Today I have the privilege of introducing author C. Kevin Thompson.
Kevin is the author of The Serpent's Grasp published by OakTara. We not only share the same publisher, but an education background and a childhood that wasn't filled with books.
So...let's meet Kevin:
Please tell my readers a little bit about yourself….
I’m 29, GQ Cover-handsome, and drive a Rolls-Royce (my other car is a Maserati). Now, that’s fiction! Fantasy fiction at that! In the real world, I’m an assistant principal at a local high school by day and a writer by anytime I can steal at night, on weekends, over holidays, you name it. I would love to have my Plan “B” become Plan “A,” so if anyone reading this would like to help a brother out, here’s my website: www.ckevinthompson.com. I don’t care where you purchase my book (soon to be books), I just appreciate you helping this brother out, so THANK YOU in advance.
I’m married, been so for 31 years this coming August to my wonderful wife and writing supporter, Cindy. We have three daughters. Yes, I got out-voted on many a movie night and watched a boat load of chick flicks. We have three grandchildren, two boys and a girl, and two more on the way in November and January. We enjoy them immensely and wish we had had them first. Just kidding. We live in Central Florida where I was born and raised (Cindy is a northern transplant…Thank God for transplants J).
Congratulations on 31 years married and your grandchildren. What a joy!
So, did you read a lot as a child?
No. I actually hated reading. I only read things I had to read for school and hated it, every word. It wasn’t until I was 13 when my mother took a friend of mine and me to Daytona Beach for a weekend. It was raining the Friday night we arrived, so we went and watched Jaws, the big summer blockbuster that had just come out (Okay, movie buffs and math geeks, now you can start doing the math to find out how old I am). Later that evening, I saw the book in a store, picked it up, and started thumbing through it. My mom asked if I wanted it. I said, “Sure.” So, she bought it. That book turned me on to reading. I had finally found a genre I liked. Wanting to be a marine biologist at the time, it was right up my alley. By the way, for all you reading teachers out there, that’s the key. Most students today hate reading like I did because they haven’t found anything that interests them yet. As a teacher, you have to get inside their heads (scary thought) and find out what they want to do (at this stage of their maturation process…and it will probably change) when they get out of school. Once you narrow the topics, target those areas of reading.
That's good to know since I will teach writing this fall to 7th and 8th grade students. What books do you read now? What is your favorite genre?
What books do I read now? Wow, that’s a tough one. I’m all over the map. I read books that author friends ask me to read and review which takes me into areas I sometimes never travel. I also research a great deal, which really takes me into forays in which I never pictured myself involved. I just finished a book about bioweapons and what the Russians have been doing since the 1980s. Scary stuff. I also have five or six books going at once; fiction and non-fiction. Right now, I’m reading:
- The Last Jihad by Joel Rosenberg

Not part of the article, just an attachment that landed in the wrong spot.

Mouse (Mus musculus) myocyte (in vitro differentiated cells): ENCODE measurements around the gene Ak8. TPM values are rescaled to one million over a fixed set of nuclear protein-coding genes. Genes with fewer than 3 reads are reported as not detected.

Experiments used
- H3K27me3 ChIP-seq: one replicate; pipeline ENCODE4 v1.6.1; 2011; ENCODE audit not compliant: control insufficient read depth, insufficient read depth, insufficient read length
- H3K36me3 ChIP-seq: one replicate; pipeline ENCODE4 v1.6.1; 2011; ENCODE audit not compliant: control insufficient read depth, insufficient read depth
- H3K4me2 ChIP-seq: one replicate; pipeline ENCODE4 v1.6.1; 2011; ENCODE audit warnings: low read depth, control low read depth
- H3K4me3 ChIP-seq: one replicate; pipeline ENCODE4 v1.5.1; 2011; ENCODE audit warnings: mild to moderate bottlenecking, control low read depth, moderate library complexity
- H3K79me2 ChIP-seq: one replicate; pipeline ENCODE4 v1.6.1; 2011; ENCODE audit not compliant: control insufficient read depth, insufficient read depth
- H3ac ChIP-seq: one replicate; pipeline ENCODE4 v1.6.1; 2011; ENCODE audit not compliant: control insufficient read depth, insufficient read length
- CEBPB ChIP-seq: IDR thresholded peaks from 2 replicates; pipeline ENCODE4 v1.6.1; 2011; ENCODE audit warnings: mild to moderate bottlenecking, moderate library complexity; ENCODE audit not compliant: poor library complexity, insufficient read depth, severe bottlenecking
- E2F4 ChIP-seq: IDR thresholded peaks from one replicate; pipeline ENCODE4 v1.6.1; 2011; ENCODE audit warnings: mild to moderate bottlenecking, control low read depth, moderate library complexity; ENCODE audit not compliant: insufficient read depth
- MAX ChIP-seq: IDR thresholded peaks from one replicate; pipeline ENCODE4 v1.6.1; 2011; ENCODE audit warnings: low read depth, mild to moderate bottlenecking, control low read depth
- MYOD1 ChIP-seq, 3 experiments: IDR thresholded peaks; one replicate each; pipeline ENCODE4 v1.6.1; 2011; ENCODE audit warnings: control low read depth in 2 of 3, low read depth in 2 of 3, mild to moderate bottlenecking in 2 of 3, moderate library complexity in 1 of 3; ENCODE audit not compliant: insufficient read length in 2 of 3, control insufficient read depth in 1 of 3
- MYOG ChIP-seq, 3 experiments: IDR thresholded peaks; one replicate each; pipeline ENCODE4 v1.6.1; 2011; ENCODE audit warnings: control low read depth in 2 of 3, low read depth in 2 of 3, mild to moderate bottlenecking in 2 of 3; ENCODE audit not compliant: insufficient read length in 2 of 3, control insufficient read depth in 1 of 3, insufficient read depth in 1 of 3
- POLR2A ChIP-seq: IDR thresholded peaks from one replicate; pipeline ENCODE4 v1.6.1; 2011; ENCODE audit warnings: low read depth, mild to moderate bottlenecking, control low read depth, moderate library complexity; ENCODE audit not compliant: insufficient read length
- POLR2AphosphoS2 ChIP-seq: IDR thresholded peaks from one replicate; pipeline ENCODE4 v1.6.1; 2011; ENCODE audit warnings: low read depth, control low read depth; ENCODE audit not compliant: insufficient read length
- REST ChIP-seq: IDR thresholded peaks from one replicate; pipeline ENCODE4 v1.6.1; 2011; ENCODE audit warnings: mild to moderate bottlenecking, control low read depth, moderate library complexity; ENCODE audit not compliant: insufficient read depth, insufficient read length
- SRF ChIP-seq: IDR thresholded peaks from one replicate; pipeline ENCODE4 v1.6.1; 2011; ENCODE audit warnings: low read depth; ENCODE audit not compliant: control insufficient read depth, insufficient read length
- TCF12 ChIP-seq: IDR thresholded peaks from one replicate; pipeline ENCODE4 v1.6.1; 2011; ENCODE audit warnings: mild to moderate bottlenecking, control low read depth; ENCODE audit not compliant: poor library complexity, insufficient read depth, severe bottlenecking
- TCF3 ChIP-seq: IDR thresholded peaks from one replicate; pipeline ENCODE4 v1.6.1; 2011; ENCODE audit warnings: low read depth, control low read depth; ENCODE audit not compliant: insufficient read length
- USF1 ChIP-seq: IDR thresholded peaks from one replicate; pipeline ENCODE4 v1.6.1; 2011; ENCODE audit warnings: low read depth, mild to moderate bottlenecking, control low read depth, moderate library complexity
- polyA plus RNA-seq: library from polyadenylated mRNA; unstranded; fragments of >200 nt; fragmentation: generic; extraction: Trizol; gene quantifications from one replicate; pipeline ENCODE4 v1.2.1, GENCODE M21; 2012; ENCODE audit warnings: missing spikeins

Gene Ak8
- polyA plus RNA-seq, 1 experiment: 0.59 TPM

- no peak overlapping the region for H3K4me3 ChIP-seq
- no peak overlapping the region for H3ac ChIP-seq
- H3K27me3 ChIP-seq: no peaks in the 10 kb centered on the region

- The Gabon Virus by Paul McCusker & Walt Larimore
- Putin’s Labyrinth by Steven Levine
- Lab 257 by Michael Carroll
- Unleash the Writer Within by Cecil Murphey
- Plot versus Character by Jeff Gerke
- And I was just sent a book to review which I’ll start soon: Saving America: A Christian Perspective of the Tea party Movement by Jonathan Wakefield
You know, after looking at that list, I never thought of myself as having ADHD, but maybe there’s something to it, because…..squirrel!
As for my favorite genre, thrillers & mysteries. I like books that keep you guessing. I’m a huge Sherlock Holmes fan and would love to write stories for the Conan Doyle Trust. However, it seems to be overdone these days (that’s a three-pipe dilemma in its own right, and I was never one for the 7% solution). My first novel (never before published, by the way) was a take-off of SH (Stand by for shameless plug…and announcer’s voice:) “and could be available very soon after a few edits for any agent or publisher to peruse for possible future publication.”
I tend to read four or five books at the same time ranging from fiction to non-fiction to writing craft books, so I can relate! What made you get into writing?
I’m a conundrum. As I stated earlier, I hated to read growing up, but I liked to write. Go figure. I’m not sure anything “made” me get into writing other that I just have that creative vibe in my body that shakes out all sorts of story ideas. I’ll be reading something, and my mind will start piecing ideas together until I say, “Hey, I could write about that.” I have a little book in which I write those ideas down so I don’t forget. The book I’m working on now was the amalgamation of two stories in my little book that were intended to be separate. However, the beginning of one book idea is now going to be the end of Book 1 that launches the reader into Book 2…obviously, it will be a series.
When did you know for sure you wanted to be a writer?
Mid-1990s. In the early ‘90’s, I wrote several articles and was published in different publications. Then, I turned my efforts toward fiction. When I finished A Case of Déjà Vu. (That’s the Sherlock Holmes take-off, BTW.) I learned a short time after that most writers who aspire to become writers never finish that “Great American novel” they “always wanted to write.” The completion of Déjà Vu really inspired me to keep writing. The one I’m working on now is actually my fifth novel, three of which have never been sold. One of those I’ve never attempted to sell because it was a gift for one of my daughters.
What is your writing process? Are you a planner or a panster or both?
What’s a “panster”? I’m a high school principal. If you say it fast, it sounds like a practical joke one guy would play on another. I’m not a “planner” either, at least not like some people who map out chapters like meals they are going to cook for the week, complete with recipes right down to the pinch of salt. I write with the beginning and the ending in mind. I know how I want it to start; I know how I want it to end. So, as I write, I launch from the beginning, heading for the ending, keeping it always in front of me, and enjoy the journey. I’m amazed at how the story steers me into areas I never would have considered by “mapping it out.”